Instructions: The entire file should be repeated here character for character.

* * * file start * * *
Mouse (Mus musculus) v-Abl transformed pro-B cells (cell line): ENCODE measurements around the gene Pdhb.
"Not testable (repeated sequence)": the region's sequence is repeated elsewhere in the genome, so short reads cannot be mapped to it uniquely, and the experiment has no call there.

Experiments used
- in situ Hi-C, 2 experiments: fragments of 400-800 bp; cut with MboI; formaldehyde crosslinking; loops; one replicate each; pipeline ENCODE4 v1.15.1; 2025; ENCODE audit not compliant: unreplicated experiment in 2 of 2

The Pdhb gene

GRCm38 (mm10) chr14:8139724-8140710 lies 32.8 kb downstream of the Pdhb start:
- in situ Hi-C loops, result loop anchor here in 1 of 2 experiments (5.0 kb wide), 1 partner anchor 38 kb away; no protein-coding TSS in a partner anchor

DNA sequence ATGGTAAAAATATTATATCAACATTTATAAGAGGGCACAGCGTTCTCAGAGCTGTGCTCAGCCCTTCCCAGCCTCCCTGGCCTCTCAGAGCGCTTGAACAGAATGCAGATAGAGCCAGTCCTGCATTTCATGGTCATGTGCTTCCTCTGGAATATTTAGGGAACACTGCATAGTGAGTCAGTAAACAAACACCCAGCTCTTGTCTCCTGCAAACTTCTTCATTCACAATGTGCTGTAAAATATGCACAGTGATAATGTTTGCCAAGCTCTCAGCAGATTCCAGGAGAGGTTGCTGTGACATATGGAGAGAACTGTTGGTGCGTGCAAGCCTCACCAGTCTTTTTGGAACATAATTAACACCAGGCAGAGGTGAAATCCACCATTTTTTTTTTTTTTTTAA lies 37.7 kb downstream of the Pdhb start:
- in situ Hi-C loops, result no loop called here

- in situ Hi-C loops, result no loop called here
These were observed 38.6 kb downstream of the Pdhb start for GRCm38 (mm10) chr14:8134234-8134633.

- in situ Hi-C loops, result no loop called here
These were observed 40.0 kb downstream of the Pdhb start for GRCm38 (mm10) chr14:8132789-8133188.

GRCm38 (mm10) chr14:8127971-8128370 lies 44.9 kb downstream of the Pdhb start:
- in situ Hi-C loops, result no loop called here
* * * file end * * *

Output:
Mouse (Mus musculus) v-Abl transformed pro-B cells (cell line): ENCODE measurements around the gene Pdhb.
"Not testable (repeated sequence)": the region's sequence is repeated elsewhere in the genome, so short reads cannot be mapped to it uniquely, and the experiment has no call there.

Experiments used
- in situ Hi-C, 2 experiments: fragments of 400-800 bp; cut with MboI; formaldehyde crosslinking; loops; one replicate each; pipeline ENCODE4 v1.15.1; 2025; ENCODE audit not compliant: unreplicated experiment in 2 of 2

The Pdhb gene

GRCm38 (mm10) chr14:8139724-8140710 lies 32.8 kb downstream of the Pdhb start:
- in situ Hi-C loops, result loop anchor here in 1 of 2 experiments (5.0 kb wide), 1 partner anchor 38 kb away; no protein-coding TSS in a partner anchor

DNA sequence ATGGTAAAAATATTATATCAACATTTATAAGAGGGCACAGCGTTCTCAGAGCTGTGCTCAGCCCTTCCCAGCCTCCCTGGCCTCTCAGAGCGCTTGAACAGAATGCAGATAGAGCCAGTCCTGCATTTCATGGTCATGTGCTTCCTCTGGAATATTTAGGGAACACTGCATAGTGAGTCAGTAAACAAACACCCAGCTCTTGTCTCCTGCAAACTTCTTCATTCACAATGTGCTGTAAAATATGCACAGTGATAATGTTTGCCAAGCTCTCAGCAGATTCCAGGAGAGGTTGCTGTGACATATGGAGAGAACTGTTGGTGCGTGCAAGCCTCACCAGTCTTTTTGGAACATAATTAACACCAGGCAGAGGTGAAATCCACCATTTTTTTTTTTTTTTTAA lies 37.7 kb downstream of the Pdhb start:
- in situ Hi-C loops, result no loop called here

- in situ Hi-C loops, result no loop called here
These were observed 38.6 kb downstream of the Pdhb start for GRCm38 (mm10) chr14:8134234-8134633.

- in situ Hi-C loops, result no loop called here
These were observed 40.0 kb downstream of the Pdhb start for GRCm38 (mm10) chr14:8132789-8133188.

GRCm38 (mm10) chr14:8127971-8128370 lies 44.9 kb downstream of the Pdhb start:
- in situ Hi-C loops, result no loop called here